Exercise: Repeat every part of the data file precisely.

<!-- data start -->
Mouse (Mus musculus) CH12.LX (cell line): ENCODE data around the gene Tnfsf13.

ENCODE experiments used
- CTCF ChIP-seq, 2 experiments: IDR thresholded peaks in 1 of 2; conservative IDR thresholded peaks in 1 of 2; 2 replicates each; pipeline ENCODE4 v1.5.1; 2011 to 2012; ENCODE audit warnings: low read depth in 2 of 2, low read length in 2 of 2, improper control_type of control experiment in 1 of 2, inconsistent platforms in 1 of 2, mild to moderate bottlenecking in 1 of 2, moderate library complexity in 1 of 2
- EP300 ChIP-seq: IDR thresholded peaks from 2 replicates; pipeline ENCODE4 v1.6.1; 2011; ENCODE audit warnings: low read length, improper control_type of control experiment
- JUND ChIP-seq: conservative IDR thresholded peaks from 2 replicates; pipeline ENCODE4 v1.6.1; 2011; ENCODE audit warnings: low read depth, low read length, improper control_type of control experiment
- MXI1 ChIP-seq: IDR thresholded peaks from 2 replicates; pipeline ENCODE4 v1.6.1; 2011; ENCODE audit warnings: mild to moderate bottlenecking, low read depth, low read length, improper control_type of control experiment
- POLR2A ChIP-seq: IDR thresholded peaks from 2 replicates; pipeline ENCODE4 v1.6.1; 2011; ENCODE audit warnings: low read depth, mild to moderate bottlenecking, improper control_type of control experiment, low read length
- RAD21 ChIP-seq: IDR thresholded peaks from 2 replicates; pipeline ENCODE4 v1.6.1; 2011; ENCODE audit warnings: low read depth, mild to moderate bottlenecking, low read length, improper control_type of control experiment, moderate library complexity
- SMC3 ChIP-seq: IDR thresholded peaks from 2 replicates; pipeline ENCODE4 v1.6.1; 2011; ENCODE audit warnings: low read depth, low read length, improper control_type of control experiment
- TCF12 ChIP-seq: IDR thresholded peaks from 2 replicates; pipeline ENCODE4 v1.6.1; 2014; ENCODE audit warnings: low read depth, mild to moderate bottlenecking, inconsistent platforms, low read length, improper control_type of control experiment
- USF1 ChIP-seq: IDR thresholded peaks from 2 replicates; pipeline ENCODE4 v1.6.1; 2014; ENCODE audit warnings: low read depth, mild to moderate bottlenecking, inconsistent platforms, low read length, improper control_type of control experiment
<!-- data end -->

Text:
Mouse (Mus musculus) CH12.LX (cell line): ENCODE data around the gene Tnfsf13.

ENCODE experiments used
- CTCF ChIP-seq, 2 experiments: IDR thresholded peaks in 1 of 2; conservative IDR thresholded peaks in 1 of 2; 2 replicates each; pipeline ENCODE4 v1.5.1; 2011 to 2012; ENCODE audit warnings: low read depth in 2 of 2, low read length in 2 of 2, improper control_type of control experiment in 1 of 2, inconsistent platforms in 1 of 2, mild to moderate bottlenecking in 1 of 2, moderate library complexity in 1 of 2
- EP300 ChIP-seq: IDR thresholded peaks from 2 replicates; pipeline ENCODE4 v1.6.1; 2011; ENCODE audit warnings: low read length, improper control_type of control experiment
- JUND ChIP-seq: conservative IDR thresholded peaks from 2 replicates; pipeline ENCODE4 v1.6.1; 2011; ENCODE audit warnings: low read depth, low read length, improper control_type of control experiment
- MXI1 ChIP-seq: IDR thresholded peaks from 2 replicates; pipeline ENCODE4 v1.6.1; 2011; ENCODE audit warnings: mild to moderate bottlenecking, low read depth, low read length, improper control_type of control experiment
- POLR2A ChIP-seq: IDR thresholded peaks from 2 replicates; pipeline ENCODE4 v1.6.1; 2011; ENCODE audit warnings: low read depth, mild to moderate bottlenecking, improper control_type of control experiment, low read length
- RAD21 ChIP-seq: IDR thresholded peaks from 2 replicates; pipeline ENCODE4 v1.6.1; 2011; ENCODE audit warnings: low read depth, mild to moderate bottlenecking, low read length, improper control_type of control experiment, moderate library complexity
- SMC3 ChIP-seq: IDR thresholded peaks from 2 replicates; pipeline ENCODE4 v1.6.1; 2011; ENCODE audit warnings: low read depth, low read length, improper control_type of control experiment
- TCF12 ChIP-seq: IDR thresholded peaks from 2 replicates; pipeline ENCODE4 v1.6.1; 2014; ENCODE audit warnings: low read depth, mild to moderate bottlenecking, inconsistent platforms, low read length, improper control_type of control experiment
- USF1 ChIP-seq: IDR thresholded peaks from 2 replicates; pipeline ENCODE4 v1.6.1; 2014; ENCODE audit warnings: low read depth, mild to moderate bottlenecking, inconsistent platforms, low read length, improper control_type of control experiment